Thursday, December 4, 2008

Sport - the great allrounder

The are some out there at least those who remain unenlightened, that appear to regard sport as some sort of second class activity that threatens their more cerebral pursuits in some way through its popularity. The idea that governments are so willing to spend money on sporting events, people or codes is a waste, and is apparently somewhat offensive. After all, this is money that could go on more intellectual pursuits and the arts.

While nobody can deny that a healthy and enquiring mind is one of the most important parts of being an effective functioning human being, that on its own will only deliver a portion of a person’s potential. The physical body within which the mind is carried is also a vital part of a person.

Athletes are merely using the human body in a way that it was designed for. The human has not evolved to its current state to be sedentary. Sitting at a desk all day is not what the body is intended for. We need to move. We have bones which need to carry the weight otherwise they will become brittle through inactivity. We have muscles which will weaken and not support our body properly if we let them atrophy. Getting the blood pumping around oxygenates the brain and can help us to think more clearly. It also improves, in the long term, our blood pressure. Exercise also has beneficial impacts on cholesterol levels. This is by no means a comprehensive list but it demonstrates that there are physical benefits from playing sports, however it is true that you do not have to play sports to get these benefits, which you might also get from a daily walk or other form of exercise. This has the potential to save a great deal in terms of the cost of society’s health care. The cost of not funding sport might outweigh the costs of funding as it is today. However, the physical benefits to muscles, bones, and the circulatory system are only part of the benefits of sporting activity.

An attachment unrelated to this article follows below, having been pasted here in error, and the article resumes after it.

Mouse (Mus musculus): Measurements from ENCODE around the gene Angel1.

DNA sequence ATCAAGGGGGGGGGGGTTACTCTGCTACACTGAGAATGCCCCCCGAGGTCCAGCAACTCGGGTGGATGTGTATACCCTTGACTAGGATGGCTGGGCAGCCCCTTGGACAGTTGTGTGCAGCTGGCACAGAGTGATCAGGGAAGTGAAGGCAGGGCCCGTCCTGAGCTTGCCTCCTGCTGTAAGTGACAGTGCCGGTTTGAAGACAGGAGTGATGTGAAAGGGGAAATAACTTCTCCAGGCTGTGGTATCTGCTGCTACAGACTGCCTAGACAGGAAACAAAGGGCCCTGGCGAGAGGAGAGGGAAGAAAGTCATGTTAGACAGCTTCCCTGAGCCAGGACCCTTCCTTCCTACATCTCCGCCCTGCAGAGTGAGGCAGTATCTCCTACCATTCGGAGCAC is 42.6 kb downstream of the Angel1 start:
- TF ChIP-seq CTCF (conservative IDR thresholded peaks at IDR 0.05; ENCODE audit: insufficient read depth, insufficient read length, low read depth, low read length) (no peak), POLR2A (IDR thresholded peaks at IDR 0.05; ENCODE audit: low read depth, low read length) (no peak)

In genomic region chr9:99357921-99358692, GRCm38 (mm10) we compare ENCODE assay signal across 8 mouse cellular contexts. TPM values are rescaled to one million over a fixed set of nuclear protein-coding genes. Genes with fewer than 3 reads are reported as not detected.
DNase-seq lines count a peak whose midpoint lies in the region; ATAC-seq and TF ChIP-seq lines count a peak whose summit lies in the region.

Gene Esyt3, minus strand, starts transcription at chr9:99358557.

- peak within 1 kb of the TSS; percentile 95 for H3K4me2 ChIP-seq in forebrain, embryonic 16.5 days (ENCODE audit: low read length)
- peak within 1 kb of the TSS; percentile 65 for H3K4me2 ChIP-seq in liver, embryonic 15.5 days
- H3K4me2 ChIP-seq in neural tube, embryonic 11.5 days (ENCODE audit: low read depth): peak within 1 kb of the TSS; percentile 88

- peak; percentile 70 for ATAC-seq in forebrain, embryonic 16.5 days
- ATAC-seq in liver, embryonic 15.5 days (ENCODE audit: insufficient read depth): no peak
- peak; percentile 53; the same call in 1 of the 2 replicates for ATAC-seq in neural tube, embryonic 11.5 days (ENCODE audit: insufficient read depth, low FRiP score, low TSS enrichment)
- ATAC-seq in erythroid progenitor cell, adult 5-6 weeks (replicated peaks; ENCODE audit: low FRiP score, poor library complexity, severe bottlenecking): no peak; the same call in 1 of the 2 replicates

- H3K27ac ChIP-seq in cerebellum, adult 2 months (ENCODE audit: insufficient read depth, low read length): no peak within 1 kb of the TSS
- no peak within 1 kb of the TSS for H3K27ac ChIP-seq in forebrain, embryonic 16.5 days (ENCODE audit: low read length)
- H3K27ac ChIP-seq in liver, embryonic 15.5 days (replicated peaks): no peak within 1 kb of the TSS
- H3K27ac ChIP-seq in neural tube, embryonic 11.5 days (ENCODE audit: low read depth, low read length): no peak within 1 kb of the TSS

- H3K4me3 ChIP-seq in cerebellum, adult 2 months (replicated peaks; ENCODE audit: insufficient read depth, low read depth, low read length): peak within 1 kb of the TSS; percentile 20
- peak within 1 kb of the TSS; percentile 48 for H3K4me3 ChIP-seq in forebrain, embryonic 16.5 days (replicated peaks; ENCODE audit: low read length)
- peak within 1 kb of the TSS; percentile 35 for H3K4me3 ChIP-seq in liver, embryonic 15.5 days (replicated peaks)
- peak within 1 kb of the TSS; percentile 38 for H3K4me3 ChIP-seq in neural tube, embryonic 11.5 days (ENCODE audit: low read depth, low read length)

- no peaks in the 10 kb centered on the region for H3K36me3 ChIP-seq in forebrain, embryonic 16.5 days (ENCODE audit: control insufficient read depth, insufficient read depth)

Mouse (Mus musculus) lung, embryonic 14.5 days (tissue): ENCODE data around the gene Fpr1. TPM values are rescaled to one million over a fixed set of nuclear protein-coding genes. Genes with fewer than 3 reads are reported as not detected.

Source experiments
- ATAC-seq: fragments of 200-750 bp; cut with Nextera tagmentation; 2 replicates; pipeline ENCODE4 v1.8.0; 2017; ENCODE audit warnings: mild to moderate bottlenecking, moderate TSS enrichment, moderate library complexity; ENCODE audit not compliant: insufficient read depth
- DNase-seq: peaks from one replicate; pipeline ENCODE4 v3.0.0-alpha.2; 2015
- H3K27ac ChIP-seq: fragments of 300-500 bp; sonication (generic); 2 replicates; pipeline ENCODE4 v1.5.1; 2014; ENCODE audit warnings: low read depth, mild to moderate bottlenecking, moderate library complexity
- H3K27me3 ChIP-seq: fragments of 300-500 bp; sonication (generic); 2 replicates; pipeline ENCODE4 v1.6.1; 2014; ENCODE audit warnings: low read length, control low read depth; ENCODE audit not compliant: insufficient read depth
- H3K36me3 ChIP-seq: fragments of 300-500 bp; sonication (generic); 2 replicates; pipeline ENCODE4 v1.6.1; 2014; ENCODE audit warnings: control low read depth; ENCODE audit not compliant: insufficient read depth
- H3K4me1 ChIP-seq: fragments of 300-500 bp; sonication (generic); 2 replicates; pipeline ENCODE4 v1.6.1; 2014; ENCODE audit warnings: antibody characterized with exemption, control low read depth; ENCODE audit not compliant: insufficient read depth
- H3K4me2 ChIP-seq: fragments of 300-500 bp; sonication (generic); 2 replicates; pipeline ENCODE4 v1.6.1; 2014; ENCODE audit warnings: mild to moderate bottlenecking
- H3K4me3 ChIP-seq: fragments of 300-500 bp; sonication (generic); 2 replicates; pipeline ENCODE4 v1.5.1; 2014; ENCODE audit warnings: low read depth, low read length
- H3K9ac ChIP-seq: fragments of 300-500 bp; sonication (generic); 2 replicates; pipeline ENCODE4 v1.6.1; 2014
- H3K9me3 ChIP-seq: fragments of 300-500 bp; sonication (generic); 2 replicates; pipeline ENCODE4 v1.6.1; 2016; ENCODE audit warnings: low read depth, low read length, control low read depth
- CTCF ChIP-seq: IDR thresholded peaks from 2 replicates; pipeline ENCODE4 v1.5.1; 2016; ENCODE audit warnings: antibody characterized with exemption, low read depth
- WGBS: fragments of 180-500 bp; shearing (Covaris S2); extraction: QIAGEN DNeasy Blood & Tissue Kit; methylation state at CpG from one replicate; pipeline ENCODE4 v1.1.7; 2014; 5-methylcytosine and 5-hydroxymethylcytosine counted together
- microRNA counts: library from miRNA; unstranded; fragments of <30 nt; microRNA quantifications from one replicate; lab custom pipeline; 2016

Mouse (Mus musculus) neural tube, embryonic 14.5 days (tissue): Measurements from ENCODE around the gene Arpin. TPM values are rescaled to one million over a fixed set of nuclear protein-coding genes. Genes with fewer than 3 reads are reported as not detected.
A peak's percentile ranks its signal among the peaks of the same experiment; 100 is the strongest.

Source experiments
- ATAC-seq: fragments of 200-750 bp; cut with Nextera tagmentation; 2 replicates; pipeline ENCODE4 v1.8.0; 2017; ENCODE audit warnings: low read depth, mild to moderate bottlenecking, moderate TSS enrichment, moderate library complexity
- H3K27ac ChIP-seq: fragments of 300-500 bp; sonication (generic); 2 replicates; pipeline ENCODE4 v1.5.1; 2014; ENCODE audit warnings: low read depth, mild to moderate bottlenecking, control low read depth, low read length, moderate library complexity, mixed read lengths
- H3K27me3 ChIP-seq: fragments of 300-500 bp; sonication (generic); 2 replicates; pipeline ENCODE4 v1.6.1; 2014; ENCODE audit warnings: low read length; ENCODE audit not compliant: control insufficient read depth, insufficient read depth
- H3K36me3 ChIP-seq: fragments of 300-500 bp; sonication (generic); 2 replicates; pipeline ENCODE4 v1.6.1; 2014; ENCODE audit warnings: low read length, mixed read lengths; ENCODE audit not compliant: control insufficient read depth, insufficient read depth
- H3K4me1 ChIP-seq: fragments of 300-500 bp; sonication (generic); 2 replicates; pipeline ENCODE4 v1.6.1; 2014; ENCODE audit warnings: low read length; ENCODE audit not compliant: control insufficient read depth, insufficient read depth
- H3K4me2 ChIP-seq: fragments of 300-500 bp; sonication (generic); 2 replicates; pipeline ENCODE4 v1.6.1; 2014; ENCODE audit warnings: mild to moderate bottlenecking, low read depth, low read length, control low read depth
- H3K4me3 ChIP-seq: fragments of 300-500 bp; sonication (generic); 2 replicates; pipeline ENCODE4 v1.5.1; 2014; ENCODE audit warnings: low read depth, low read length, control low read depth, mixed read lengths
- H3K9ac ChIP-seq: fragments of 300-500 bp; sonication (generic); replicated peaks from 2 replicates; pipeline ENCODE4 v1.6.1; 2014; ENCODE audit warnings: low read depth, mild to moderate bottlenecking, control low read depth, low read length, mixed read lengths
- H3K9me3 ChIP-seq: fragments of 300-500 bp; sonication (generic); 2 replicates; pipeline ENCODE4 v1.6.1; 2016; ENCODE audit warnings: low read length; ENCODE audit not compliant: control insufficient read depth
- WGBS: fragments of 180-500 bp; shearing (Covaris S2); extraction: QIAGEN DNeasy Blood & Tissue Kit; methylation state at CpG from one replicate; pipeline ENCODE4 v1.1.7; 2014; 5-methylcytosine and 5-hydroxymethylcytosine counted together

In addition to physical benefits, there are intellectual benefits that come from sporting activity as well as experiences that can benefit the human spirit. When running or swimming, I certainly find myself entering a calm, and almost meditative, state which helps in dealing with the day-to-day stresses of modern life. It is a haven of peace where the space is mine, and mine alone. Participants in team sports find camaraderie and the sense of belonging, which might not be something easy to achieve, and learn a great deal of interpersonal skills and the opportunity to apply strategic thinking to a problem. It also allows a creative outlet and puts into action that side of the brain related to coordination and lateral thinking, thereby assisting our ability to solve complex problems.

Spectators of sports find much joy, and sometimes angst, in watching their favourite teams or individuals in their preferred sporting event. As with the arts, there are also aesthetic rewards to sport. The aesthetic pleasure of watching an effortless cover-drive at a cricket match is as pleasing to the cricket-lover as an exquisite painting is to an art connoisseur, or a classic poem to a lover of literature. The can be said for the high mark in football, or the perfect cross in a game of soccer. Sport, as with the arts, can provide a huge emotional uplift where a day is otherwise proving to be mundane or disappointing.